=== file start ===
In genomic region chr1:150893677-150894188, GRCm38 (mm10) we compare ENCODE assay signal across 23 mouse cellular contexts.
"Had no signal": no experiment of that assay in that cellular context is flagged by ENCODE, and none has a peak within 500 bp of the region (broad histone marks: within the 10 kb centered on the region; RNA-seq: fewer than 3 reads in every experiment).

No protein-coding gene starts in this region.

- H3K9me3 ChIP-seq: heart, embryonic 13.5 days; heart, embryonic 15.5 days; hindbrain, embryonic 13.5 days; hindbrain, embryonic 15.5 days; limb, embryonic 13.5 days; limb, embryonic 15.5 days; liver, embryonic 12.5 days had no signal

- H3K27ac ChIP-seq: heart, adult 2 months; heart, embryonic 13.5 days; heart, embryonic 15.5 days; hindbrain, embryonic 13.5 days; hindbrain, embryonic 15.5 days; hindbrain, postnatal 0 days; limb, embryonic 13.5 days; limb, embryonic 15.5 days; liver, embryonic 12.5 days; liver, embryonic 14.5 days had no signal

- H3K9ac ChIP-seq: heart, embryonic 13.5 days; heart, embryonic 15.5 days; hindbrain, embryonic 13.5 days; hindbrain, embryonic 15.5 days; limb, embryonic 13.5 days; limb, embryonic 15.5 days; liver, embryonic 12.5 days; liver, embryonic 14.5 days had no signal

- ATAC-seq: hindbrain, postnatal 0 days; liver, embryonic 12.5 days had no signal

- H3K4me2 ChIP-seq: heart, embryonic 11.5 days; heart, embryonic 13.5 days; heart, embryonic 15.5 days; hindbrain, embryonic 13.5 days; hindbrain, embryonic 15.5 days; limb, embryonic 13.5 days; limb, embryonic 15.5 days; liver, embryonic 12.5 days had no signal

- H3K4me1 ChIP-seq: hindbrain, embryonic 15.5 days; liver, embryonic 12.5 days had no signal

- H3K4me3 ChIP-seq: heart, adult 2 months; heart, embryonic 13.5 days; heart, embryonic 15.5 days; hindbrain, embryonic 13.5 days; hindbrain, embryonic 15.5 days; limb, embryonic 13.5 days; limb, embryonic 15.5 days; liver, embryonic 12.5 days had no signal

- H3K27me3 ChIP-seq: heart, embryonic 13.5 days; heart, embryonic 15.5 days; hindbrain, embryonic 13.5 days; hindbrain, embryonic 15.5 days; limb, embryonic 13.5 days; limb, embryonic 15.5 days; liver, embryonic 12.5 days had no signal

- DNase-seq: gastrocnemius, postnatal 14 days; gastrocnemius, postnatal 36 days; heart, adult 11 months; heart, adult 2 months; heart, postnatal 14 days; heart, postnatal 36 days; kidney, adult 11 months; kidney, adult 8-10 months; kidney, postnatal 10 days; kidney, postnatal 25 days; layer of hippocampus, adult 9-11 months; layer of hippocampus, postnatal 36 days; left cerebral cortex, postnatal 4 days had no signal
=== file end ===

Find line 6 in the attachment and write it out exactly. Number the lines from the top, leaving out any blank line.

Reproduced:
- H3K9ac ChIP-seq: heart, embryonic 13.5 days; heart, embryonic 15.5 days; hindbrain, embryonic 13.5 days; hindbrain, embryonic 15.5 days; limb, embryonic 13.5 days; limb, embryonic 15.5 days; liver, embryonic 12.5 days; liver, embryonic 14.5 days had no signal